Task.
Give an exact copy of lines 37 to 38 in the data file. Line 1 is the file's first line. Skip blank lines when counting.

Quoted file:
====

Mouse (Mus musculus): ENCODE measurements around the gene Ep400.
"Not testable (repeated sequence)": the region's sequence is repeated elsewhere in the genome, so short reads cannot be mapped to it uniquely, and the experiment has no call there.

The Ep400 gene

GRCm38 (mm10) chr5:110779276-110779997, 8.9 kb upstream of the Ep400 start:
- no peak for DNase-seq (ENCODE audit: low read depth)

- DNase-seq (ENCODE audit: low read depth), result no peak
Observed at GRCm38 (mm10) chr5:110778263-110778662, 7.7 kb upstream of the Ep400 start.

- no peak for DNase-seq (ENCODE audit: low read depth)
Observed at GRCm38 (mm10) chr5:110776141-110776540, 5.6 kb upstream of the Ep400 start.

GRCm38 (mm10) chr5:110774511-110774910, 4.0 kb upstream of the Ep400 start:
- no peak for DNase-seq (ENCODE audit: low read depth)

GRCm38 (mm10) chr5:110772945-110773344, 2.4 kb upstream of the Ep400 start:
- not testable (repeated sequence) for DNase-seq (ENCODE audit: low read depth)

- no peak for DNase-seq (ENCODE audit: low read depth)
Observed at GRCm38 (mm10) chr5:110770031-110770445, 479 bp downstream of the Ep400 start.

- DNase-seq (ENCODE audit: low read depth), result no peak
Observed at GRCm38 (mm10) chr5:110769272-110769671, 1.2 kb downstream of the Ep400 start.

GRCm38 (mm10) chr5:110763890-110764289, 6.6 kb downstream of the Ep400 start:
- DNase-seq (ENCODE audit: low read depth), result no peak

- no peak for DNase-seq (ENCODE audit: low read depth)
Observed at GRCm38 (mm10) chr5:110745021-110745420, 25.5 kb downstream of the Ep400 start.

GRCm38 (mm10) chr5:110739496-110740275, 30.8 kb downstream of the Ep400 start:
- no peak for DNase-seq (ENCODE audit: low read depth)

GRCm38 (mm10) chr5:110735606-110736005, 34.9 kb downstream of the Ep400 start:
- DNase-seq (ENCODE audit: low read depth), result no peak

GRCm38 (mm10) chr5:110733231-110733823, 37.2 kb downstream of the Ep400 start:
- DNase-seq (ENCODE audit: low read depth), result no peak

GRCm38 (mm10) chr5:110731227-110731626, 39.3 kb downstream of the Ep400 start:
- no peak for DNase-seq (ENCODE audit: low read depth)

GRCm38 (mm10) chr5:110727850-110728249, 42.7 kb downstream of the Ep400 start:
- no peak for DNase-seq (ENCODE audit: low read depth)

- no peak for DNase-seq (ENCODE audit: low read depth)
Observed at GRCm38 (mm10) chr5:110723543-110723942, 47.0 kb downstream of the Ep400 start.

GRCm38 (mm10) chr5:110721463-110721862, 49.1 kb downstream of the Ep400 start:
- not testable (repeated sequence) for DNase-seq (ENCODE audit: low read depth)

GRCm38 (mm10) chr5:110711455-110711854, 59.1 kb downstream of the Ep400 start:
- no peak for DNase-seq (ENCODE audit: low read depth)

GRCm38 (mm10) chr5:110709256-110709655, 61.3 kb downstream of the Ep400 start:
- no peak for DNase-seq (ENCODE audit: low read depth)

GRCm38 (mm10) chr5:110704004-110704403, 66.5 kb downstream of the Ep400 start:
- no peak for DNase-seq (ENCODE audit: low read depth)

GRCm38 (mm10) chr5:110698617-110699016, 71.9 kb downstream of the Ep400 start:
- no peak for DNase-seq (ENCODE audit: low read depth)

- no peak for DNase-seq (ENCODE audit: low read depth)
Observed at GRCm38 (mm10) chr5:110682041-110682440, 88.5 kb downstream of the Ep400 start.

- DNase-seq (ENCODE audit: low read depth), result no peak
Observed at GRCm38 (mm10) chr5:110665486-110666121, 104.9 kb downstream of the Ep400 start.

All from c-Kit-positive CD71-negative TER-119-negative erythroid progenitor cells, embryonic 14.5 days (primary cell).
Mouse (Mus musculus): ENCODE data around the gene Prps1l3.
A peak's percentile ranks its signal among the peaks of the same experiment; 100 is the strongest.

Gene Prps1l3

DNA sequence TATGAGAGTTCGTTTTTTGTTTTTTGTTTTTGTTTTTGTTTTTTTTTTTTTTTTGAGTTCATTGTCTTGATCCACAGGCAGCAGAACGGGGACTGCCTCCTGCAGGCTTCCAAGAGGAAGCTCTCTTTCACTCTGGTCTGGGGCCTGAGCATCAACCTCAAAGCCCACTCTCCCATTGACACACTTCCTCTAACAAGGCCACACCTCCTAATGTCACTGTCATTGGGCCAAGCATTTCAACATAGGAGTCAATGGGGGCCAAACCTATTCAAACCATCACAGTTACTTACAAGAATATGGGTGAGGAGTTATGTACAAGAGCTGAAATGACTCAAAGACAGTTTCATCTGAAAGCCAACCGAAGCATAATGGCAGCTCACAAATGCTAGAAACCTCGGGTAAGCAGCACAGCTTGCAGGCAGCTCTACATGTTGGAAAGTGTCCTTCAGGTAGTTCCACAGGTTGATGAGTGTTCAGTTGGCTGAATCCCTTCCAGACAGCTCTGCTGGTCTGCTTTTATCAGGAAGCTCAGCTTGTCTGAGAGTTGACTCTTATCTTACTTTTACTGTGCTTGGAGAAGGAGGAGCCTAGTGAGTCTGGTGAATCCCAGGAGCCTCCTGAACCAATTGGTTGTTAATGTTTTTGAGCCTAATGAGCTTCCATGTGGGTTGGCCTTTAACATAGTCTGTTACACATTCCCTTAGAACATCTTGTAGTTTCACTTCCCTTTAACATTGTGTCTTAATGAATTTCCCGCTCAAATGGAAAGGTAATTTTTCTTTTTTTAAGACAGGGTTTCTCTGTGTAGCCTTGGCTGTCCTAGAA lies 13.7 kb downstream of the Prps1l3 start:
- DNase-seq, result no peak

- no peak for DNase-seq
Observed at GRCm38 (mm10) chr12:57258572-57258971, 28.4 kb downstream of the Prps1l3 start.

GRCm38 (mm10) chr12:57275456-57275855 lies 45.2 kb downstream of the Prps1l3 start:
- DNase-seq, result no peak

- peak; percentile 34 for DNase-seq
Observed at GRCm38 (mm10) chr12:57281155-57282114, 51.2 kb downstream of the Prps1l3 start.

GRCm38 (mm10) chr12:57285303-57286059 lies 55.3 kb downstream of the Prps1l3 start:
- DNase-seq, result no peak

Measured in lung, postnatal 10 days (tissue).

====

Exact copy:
- no peak for DNase-seq (ENCODE audit: low read depth)

GRCm38 (mm10) chr5:110709256-110709655, 61.3 kb downstream of the Ep400 start: